Section from London County Council Bomb Damage Map, 1946, showing damage to the Pentonville Prison area.  The map is coloured coded – the darker the colour, the worse the damage. The houses to the east of the prison were later swept away as part of  Islington’s post-war redevelopment. [Image: courtesy London Metropolitan 
Archives]

On Saturday 10 May, 24 people were killed when bombs hit Corsica Street, Elia Street, Liverpool Road, Errol Street and Roman Way. An 18-month-old boy, Ronald Kenkerdine, was one of the six people killed at Liverpool Road, and three teenage sisters from the Smith family were among ten killed in Roman Way.

Sunday 11 May brought 62 further deaths. The victims came from Barbara Street, Charlotte Terrace, Essex Road, Gerrard Road, Halton Mansions, HMP Pentonville, Hanley Road, Holford Square, Old Street, Percy Circus and Whitecross Street. Ernest and Robert Westbrook, 11-year-old twin brothers, were two of the 18 people killed at Holford Square in King’s Cross and, nearby, three-month-old baby girl Mary Coyne was one of eight victims at Percy Circus.


Halton Mansions, 66-79.tif
66-79 Halton Mansions, Islington, following the raid on 10/11 May 1941. Nine residents, aged between 15 and 63 years, were killed in the attack, with many from the same families.

Pentonville Prison
Of the nine major incidents covered that night by Islington’s rescue services, the bombing of HMP Pentonville Prison in Caledonian Road was one of the largest. C-Wing of the prison was hit by a string of high-explosive bombs that reduced the four-storey building to rubble, killing 13 people. It was closed after the bombing and didn’t reopen until 1946; the wing was eventually rebuilt to three storeys in 1958 becoming the prison’s education block.


ww2-image-038colour
HMP Pentonville Prison, Islington post-bombing 11 May 1941. C-Wing was destroyed and later rebuilt.

Casualties
Total London casualties for the raid on 10/11 May were the highest for any night of the Blitz: 1,436 people died and 1792 were seriously injured. More than 5,000 houses were destroyed, making approximately 12,000 people homeless. Many famous and public buildings suffered damage, including the Houses of Parliament and the British Museum where 250,000 books were ruined.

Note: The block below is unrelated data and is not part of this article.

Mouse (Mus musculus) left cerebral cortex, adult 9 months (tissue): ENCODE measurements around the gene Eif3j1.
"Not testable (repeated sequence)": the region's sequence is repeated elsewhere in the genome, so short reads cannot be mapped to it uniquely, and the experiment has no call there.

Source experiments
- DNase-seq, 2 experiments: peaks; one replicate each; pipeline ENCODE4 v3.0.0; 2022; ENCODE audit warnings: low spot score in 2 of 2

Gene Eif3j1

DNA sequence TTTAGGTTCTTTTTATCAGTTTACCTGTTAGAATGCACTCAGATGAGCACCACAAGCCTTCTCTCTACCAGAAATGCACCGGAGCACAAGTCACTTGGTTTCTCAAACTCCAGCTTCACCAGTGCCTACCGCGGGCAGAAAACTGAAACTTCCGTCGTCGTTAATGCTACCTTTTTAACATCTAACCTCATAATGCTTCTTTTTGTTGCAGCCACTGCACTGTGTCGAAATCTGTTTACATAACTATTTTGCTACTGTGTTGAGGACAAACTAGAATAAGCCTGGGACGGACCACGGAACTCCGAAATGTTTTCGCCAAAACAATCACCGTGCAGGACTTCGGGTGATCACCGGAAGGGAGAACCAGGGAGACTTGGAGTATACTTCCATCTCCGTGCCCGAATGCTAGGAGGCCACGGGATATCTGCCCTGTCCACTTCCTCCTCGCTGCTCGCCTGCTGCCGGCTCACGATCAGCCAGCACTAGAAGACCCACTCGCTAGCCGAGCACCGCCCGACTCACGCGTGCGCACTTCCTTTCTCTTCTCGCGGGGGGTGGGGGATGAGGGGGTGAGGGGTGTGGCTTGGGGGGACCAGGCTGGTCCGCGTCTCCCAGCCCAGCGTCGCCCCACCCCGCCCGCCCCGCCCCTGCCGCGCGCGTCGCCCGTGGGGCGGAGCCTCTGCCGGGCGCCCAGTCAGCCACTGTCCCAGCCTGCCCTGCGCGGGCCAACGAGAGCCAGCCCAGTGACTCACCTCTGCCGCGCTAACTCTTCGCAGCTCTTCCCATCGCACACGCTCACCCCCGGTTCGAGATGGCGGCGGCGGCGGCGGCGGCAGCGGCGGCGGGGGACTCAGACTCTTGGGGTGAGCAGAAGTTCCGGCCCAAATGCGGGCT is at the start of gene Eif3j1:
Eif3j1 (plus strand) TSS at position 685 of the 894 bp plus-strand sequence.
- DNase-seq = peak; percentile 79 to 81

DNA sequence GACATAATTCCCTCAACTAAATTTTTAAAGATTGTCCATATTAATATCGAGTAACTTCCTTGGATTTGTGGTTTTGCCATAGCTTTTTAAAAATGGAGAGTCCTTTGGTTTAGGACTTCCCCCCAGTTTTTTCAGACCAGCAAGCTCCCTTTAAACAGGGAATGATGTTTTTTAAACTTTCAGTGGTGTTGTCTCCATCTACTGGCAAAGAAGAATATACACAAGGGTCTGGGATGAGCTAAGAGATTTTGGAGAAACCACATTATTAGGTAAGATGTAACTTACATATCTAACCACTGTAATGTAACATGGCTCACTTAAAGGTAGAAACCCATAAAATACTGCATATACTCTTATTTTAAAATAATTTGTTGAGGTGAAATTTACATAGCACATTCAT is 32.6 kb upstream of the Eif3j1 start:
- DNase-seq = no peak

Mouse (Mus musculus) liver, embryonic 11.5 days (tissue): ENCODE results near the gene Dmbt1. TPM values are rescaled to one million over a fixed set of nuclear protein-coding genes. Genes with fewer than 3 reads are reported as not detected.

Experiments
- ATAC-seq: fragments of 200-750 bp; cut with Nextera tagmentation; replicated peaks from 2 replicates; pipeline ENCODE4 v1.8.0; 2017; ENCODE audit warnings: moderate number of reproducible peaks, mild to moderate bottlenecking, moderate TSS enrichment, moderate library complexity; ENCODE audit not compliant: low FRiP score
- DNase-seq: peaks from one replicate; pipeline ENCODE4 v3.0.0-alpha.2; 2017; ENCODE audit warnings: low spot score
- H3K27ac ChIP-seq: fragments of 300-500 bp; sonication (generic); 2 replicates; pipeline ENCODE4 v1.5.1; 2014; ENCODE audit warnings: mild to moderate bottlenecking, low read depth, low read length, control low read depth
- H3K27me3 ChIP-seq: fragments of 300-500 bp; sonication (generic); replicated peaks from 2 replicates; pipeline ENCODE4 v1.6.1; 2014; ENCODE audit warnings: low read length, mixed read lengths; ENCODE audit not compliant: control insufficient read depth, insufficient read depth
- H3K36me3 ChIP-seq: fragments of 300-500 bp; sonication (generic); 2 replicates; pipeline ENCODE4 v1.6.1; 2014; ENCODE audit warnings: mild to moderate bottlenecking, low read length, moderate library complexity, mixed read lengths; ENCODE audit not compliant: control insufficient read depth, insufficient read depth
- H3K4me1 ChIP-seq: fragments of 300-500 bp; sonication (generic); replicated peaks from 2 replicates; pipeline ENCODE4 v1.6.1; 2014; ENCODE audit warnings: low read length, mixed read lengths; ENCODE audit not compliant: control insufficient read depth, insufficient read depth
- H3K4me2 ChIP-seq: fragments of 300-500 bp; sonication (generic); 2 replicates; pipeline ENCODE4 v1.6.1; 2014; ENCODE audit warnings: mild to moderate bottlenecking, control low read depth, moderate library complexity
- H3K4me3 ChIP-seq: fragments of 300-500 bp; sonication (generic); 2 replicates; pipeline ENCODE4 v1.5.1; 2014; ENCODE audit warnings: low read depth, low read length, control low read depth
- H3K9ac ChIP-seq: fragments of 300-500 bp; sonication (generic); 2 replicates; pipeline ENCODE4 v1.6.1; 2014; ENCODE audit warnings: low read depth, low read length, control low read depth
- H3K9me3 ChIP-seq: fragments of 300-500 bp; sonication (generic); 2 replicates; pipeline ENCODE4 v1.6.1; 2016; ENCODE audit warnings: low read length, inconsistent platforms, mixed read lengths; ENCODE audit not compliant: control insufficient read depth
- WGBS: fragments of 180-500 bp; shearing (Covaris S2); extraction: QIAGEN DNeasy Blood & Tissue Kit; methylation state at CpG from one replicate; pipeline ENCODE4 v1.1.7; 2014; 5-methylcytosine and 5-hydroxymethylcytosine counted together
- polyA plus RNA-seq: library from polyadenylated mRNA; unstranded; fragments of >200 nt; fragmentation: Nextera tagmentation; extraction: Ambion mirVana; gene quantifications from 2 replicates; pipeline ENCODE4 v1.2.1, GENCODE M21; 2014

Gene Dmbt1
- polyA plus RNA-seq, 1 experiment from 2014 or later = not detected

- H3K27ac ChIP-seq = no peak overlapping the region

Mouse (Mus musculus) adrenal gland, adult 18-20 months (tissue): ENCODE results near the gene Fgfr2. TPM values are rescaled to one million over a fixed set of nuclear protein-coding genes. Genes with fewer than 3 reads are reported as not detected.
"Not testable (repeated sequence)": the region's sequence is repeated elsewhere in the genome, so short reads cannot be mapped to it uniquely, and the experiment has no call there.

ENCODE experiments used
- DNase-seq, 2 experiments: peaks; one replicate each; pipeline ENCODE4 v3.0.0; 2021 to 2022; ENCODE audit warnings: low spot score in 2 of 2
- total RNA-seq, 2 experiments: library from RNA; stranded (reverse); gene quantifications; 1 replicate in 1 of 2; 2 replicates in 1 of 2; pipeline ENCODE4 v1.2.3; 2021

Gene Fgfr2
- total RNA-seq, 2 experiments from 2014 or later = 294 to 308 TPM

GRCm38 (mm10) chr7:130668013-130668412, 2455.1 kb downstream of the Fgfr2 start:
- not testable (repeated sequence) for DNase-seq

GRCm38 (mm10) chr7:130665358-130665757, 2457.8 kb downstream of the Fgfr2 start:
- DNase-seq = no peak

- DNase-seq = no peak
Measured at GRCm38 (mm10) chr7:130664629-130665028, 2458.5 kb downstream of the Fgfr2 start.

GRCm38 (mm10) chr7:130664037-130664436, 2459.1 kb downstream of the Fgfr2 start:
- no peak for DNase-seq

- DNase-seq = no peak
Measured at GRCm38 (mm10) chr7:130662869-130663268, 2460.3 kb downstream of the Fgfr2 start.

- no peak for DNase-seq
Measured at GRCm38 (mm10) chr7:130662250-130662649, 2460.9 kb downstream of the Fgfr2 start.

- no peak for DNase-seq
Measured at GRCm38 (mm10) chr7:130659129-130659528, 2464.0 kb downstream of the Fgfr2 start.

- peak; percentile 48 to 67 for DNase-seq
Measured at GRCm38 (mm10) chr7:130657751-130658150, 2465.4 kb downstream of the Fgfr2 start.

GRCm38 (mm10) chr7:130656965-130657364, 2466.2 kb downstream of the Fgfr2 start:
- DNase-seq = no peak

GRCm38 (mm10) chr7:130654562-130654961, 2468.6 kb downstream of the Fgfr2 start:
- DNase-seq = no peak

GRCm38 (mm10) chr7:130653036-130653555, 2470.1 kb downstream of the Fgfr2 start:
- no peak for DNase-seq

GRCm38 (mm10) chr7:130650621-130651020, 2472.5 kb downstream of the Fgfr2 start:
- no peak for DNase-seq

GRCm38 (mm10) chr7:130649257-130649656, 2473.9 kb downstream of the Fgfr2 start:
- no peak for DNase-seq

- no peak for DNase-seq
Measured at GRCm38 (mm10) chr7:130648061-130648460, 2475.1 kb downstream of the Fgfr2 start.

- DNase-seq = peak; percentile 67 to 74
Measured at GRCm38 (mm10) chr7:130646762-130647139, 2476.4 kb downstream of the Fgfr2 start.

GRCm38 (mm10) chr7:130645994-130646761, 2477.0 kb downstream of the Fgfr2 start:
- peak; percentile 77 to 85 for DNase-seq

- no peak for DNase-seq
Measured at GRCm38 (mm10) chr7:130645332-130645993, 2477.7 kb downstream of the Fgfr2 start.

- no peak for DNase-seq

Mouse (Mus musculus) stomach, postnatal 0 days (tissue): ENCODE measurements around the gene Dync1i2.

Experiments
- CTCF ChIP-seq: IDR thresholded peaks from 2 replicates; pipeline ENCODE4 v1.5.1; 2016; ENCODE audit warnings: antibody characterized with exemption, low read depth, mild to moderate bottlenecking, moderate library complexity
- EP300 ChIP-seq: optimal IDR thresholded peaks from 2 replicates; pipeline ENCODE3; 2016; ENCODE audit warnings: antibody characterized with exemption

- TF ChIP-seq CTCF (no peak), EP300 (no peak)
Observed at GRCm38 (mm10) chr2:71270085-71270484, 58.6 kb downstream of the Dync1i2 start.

Blitz Spirit
The capital, including Islington and Finsbury, would continue to suffer sporadic bombing raids and through the use of the V-weapons. Other cities and regions of England would also continue to suffer. The smaller ‘Baedeker Blitz’, which targeted historic/tourist locations, Exeter, Bath and Norwich and the Steinbock or ‘Baby Blitz’ affected southern England from January through to May 1944.

However, Hitler and the German Third Reich’s initial, great strategic bombing campaign to crush the British war industries and civilian morale was ultimately a failure. A combination of the Luftwaffe’s inability to agree on tactics, the British ‘Blitz Spirit’ reaction and the need for Hitler to divert resources for Operation Barbarossa against the Soviet Union brought the Blitz to a close.

Article written by Johnny Baird, Islington Museum volunteer

[All images Islington Local History Centre, except where stated]

Sources

  1. ‘The Blitz – The Hardest Night’, History of the Battle of Britain Online Exhibition, https://www.rafmuseum.org.uk
  2. The Blitz – Wikipedia, https://en.wikipedia.org/wiki/The_Blitz#Final_attacks
  3. islington.org.uk
  4. WW2 Civil Defence (1938-1945) Draft Transcript v1
  5. Islington & Finsbury WW2 incidents 10-11 May 1941
  6. Pentonville Prison, A, B, C and D Wings and Chapel Wing https://www.historicengland.org.uk

Further reading

 

Islington Local History Centre | Islington Museum
Islington Heritage Service
September 2020